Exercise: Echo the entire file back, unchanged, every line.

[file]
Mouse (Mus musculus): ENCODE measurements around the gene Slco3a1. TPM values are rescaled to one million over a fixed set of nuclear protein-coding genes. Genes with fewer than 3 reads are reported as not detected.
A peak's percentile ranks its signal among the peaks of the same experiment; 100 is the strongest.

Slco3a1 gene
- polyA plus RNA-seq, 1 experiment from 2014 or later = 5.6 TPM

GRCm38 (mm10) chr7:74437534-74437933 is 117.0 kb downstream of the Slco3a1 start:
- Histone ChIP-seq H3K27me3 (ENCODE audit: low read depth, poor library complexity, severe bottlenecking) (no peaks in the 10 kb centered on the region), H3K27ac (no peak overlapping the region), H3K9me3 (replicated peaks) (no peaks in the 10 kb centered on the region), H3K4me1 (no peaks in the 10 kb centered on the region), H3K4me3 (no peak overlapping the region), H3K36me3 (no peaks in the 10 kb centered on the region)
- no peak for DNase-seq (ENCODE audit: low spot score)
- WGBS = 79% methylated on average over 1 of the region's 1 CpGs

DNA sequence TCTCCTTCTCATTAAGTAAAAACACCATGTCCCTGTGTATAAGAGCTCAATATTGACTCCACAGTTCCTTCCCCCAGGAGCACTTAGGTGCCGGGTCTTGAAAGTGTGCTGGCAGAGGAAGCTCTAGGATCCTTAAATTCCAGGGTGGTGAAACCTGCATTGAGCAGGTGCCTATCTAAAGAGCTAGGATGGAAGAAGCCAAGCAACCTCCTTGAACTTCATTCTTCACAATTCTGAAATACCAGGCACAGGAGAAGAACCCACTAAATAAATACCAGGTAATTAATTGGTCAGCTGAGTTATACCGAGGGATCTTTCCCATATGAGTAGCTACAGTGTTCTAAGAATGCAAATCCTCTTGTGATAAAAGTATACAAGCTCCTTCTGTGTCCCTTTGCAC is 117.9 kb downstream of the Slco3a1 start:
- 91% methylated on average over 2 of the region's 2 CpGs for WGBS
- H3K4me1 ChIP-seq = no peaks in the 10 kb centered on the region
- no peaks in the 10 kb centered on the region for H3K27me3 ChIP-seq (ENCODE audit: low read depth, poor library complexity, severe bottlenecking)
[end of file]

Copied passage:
Mouse (Mus musculus): ENCODE measurements around the gene Slco3a1. TPM values are rescaled to one million over a fixed set of nuclear protein-coding genes. Genes with fewer than 3 reads are reported as not detected.
A peak's percentile ranks its signal among the peaks of the same experiment; 100 is the strongest.

Slco3a1 gene
- polyA plus RNA-seq, 1 experiment from 2014 or later = 5.6 TPM

GRCm38 (mm10) chr7:74437534-74437933 is 117.0 kb downstream of the Slco3a1 start:
- Histone ChIP-seq H3K27me3 (ENCODE audit: low read depth, poor library complexity, severe bottlenecking) (no peaks in the 10 kb centered on the region), H3K27ac (no peak overlapping the region), H3K9me3 (replicated peaks) (no peaks in the 10 kb centered on the region), H3K4me1 (no peaks in the 10 kb centered on the region), H3K4me3 (no peak overlapping the region), H3K36me3 (no peaks in the 10 kb centered on the region)
- no peak for DNase-seq (ENCODE audit: low spot score)
- WGBS = 79% methylated on average over 1 of the region's 1 CpGs

DNA sequence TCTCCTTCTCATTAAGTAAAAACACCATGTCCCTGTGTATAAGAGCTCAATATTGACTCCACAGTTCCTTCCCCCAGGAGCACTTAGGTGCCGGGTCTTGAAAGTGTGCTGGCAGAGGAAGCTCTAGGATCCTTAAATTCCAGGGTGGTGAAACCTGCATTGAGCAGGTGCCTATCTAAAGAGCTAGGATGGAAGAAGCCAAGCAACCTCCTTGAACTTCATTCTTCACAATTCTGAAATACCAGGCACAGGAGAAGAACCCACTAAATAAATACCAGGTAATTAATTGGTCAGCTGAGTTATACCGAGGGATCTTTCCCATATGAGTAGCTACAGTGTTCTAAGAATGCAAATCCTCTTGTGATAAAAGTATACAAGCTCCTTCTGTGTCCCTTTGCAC is 117.9 kb downstream of the Slco3a1 start:
- 91% methylated on average over 2 of the region's 2 CpGs for WGBS
- H3K4me1 ChIP-seq = no peaks in the 10 kb centered on the region
- no peaks in the 10 kb centered on the region for H3K27me3 ChIP-seq (ENCODE audit: low read depth, poor library complexity, severe bottlenecking)